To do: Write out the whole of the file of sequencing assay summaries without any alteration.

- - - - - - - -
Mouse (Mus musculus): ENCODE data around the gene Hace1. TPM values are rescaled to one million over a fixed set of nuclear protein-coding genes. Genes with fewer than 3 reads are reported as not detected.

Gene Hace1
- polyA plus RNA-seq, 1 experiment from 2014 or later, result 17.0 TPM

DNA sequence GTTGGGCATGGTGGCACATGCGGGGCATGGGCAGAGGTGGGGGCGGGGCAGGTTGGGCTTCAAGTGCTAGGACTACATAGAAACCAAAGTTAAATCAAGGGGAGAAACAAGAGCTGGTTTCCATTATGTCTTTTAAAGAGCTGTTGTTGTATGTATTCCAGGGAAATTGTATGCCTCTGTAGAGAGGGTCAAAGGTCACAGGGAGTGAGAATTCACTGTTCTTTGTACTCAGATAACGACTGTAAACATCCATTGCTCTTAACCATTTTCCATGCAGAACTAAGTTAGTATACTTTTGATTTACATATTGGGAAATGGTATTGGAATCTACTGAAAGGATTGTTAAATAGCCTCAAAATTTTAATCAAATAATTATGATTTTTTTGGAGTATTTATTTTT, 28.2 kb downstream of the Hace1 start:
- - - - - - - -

Mouse (Mus musculus): ENCODE data around the gene Hace1. TPM values are rescaled to one million over a fixed set of nuclear protein-coding genes. Genes with fewer than 3 reads are reported as not detected.

Gene Hace1
- polyA plus RNA-seq, 1 experiment from 2014 or later, result 17.0 TPM

DNA sequence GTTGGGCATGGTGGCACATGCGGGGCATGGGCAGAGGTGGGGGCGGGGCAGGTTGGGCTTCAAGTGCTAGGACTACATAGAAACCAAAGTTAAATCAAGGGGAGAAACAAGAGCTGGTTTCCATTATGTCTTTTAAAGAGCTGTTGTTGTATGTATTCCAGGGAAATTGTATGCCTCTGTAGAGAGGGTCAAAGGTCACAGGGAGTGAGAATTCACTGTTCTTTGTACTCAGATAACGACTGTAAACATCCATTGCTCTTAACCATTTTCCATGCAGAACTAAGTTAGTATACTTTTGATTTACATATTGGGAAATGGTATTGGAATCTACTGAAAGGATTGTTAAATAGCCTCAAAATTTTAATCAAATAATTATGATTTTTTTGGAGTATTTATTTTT, 28.2 kb downstream of the Hace1 start: